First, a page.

|Doctoral Minor/Breadth Requirements||All doctoral students are required to complete a minor.|
Students must complete the requirements for the Philosophy M.A. In addition to those requirements, students must adhere to the following:
|Beyond the restriction at the MA level, only one more course may be at the 700 level. 1|
|Earn the remainder of the credits by taking directed research or thesis-prep courses (e.g., PHILOS 990 Research and Thesis).|
Reading seminars: Each seminar meets with a concurrently offered reading seminar PHILOS 701 Reading Seminar. Students attend all the seminar meetings and do the readings, but have a substantially lighter workload, determined by the professor before the beginning of the semester. Students may take as many PHILOS 701 Reading Seminars as they like; however, only two PHILOS 701 Reading Seminars can count toward the seminar requirement for the Ph.D. No more than two PHILOS 701 Reading Seminars can be applied to the 51-credit-hour requirement for the Ph.D.
Some students may take any other PHILOS seminar between 800 and 984 (excluding 990) instead of this requirement.
Graduate School Policies
The Graduate School’s Academic Policies and Procedures provide essential information regarding general university policies. Program authority to set degree policies beyond the minimum required by the Graduate School lies with the degree program faculty. Policies set by the academic degree program can be found below.
Graduate Work from Other Institutions
With program approval, students are allowed to count no more than 6 credits of graduate coursework from other institutions. Coursework earned ten or more years prior to admission to a doctoral degree is not allowed to satisfy requirements.
No credits from a UW–Madison undergraduate degree are allowed to count toward the degree.
UW–Madison University Special
With program approval, students are allowed to count no more than 9 credits of coursework numbered 500 or above taken as a UW–Madison Special student. Coursework earned ten or more years prior to admission to a doctoral degree is not allowed to satisfy requirements.
The Graduate School regularly reviews the record of any student who earned grades of BC, C, D, F, or Incomplete in a graduate course (300 or above), or grade of U in research credits. This review could result in academic probation with a hold on future enrollment or in being suspended from the Graduate School.
ADVISOR / COMMITTEE
Every graduate student is required to have an advisor. An advisor is a faculty member, or sometimes a committee, from the major department responsible for providing advice regarding graduate studies. Students can be suspended from the Graduate School if they do not have an advisor.
To ensure that students are making satisfactory progress toward a degree, the Graduate School expects students to meet with their advisor on a regular basis.
The Assistant to the Chair serves as the advisor for the first year or so. Students then select an advisor and, as coursework and other requirements are completed, a committee of faculty is selected by the student to serve as advisors. The primary advisor serves as the dissertation chair. The dissertation committee members (typically 3 faculty from the Department of Philosophy) serve as readers.
CREDITS PER TERM ALLOWED
Doctoral degree students who have been absent for ten or more consecutive years lose all credits that they have earned before their absence. Individual programs may count the coursework students completed prior to their absence for meeting program requirements; that coursework may not count toward Graduate School credit requirements.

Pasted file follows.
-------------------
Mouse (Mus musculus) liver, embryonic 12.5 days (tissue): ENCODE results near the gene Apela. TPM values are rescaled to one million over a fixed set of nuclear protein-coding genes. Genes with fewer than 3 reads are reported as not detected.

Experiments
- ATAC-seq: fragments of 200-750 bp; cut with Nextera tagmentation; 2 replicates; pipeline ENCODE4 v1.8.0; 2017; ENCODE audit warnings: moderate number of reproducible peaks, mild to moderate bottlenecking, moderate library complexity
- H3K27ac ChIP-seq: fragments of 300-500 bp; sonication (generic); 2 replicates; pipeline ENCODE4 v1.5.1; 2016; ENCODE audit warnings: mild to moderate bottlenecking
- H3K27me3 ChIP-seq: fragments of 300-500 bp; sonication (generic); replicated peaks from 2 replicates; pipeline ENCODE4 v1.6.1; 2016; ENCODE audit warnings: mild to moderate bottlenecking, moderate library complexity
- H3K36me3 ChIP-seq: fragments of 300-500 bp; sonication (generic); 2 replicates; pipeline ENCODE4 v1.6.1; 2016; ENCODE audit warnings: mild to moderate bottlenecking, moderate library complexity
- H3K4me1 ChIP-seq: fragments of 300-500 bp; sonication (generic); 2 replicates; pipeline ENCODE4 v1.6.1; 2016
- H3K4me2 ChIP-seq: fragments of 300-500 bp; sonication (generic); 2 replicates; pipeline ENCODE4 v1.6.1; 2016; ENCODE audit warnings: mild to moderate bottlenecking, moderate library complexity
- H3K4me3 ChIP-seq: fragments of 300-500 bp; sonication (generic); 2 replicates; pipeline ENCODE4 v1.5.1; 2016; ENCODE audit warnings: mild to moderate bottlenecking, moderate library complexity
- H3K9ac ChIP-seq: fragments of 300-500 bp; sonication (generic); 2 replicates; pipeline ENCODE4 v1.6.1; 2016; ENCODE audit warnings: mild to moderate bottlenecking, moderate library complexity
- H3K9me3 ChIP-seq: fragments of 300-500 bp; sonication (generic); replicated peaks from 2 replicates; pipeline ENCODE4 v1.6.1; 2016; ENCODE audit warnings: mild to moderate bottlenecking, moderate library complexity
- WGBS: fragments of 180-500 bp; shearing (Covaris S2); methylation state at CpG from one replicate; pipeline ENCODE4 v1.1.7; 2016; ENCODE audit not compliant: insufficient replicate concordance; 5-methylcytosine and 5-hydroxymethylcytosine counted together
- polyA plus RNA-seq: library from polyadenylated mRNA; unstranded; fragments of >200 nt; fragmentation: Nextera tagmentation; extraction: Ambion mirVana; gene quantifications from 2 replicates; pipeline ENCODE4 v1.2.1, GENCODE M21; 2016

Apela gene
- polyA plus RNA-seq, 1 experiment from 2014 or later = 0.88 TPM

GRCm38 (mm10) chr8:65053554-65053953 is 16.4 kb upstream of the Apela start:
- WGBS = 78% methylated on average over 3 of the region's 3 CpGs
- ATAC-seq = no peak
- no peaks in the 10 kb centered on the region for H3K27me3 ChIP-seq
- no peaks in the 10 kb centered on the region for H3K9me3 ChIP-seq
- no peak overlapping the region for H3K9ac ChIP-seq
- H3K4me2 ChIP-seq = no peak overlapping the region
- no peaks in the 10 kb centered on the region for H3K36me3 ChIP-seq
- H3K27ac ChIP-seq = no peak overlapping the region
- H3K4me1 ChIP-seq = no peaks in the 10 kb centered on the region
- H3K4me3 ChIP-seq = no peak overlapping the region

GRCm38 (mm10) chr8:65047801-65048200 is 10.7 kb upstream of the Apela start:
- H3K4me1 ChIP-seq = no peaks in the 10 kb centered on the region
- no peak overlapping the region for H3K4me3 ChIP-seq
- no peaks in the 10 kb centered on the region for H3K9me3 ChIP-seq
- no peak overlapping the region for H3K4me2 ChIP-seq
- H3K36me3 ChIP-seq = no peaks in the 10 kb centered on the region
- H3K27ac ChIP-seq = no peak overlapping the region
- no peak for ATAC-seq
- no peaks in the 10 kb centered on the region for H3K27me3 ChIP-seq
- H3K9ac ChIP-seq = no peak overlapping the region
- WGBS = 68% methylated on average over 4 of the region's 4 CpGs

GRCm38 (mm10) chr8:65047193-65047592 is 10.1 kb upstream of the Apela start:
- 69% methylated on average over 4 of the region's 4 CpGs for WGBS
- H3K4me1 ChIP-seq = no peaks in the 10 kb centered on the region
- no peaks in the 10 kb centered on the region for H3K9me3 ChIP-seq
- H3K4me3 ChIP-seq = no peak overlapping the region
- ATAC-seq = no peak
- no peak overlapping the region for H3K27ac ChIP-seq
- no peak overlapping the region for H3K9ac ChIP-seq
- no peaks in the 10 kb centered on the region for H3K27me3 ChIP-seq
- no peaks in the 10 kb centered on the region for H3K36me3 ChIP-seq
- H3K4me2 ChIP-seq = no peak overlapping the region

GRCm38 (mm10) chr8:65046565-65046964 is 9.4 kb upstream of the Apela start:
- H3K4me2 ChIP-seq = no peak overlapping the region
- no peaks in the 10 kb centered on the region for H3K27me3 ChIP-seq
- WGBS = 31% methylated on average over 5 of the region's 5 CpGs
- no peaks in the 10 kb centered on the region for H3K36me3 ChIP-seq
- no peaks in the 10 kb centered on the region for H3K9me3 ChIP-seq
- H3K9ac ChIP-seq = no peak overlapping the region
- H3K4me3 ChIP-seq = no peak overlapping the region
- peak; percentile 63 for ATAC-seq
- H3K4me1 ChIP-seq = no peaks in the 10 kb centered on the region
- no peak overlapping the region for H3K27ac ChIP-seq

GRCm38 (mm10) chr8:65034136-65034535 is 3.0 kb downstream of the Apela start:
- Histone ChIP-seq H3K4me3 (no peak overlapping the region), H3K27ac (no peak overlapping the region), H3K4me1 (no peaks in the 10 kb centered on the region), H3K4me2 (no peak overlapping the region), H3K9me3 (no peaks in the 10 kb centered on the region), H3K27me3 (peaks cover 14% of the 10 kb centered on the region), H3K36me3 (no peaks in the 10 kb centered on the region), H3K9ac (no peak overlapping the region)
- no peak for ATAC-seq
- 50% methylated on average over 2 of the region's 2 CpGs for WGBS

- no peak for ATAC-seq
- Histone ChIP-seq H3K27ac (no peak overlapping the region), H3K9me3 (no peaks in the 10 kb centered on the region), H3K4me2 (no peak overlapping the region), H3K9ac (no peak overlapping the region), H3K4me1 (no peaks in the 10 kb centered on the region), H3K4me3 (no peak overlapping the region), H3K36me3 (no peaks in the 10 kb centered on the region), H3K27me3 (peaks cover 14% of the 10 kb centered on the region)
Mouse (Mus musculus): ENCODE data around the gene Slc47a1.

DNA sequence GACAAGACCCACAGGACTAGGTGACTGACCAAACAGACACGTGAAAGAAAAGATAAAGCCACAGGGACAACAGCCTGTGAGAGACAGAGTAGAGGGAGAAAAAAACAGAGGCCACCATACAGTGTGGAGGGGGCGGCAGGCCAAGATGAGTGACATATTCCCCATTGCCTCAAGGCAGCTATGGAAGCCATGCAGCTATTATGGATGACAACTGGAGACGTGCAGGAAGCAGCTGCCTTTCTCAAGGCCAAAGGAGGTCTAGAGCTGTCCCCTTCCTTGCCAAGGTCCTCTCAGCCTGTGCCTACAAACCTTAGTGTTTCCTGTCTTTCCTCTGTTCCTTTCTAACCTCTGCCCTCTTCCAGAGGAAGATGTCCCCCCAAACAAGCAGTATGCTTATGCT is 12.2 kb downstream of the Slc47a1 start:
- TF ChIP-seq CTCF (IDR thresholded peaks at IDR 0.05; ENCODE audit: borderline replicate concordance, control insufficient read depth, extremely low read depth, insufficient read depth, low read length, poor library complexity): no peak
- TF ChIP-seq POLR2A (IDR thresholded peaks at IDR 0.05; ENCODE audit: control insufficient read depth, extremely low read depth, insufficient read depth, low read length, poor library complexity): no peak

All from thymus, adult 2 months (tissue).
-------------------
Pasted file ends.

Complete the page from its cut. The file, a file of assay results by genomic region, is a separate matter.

A candidate for a doctoral degree who fails to take the final oral examination and deposit the dissertation within five years after passing the preliminary examination may by require to take another preliminary examination and to be admitted to candidacy a second time.
grievances and appeals
These resources may be helpful in addressing your concerns:
- Bias or Hate Reporting
- Graduate Assistantship Policies and Procedures
- Hostile and Intimidating Behavior Policies and Procedures
- Dean of Students Office (for all students to seek grievance assistance and support)
- Employee Assistance (for personal counseling and workplace consultation around communication and conflict involving graduate assistants and other employees, post-doctoral students, faculty and staff)
- Employee Disability Resource Office (for qualified employees or applicants with disabilities to have equal employment opportunities)
- Graduate School (for informal advice at any level of review and for official appeals of program/departmental or school/college grievance decisions)
- Office of Compliance (for class harassment and discrimination, including sexual harassment and sexual violence)
- Office of Student Conduct and Community Standards (for conflicts involving students)
- Ombuds Office for Faculty and Staff (for employed graduate students and post-docs, as well as faculty and staff)
- Title IX (for concerns about discrimination)
Students should contact the department chair or program director with questions about grievances. They may also contact the L&S Academic Divisional Associate Deans, the L&S Associate Dean for Teaching and Learning Administration, or the L&S Director of Human Resources.
Graduate School Resources
Take advantage of the Graduate School's professional development resources to build skills, thrive academically, and launch your career.
- Expert ability to think critically about arguments.
- Expert ability to interpret complex texts accurately and analyze them logically.
- Ability to design curriculum for undergraduate courses in their areas of expertise and competence.
- Ability to communicate very precisely and concisely in both writing and in speech.
- In-depth familiarity with the history of Western philosophy and the major debates within that tradition.
- Ability to write a book length manuscript which constitutes an original and valuable contribution to the field.
- Interpretative charity, and intellectual honesty, which includes appropriate attribution to others of their ideas, and recognition and frankness about the limitations of one's own ideas.
- Fosters ethical and professional conduct.
- Ability to engage in high quality undergraduate instruction in their areas of expertise and competence.
- Well-equipped to pursue continuous professional development with respect to goals.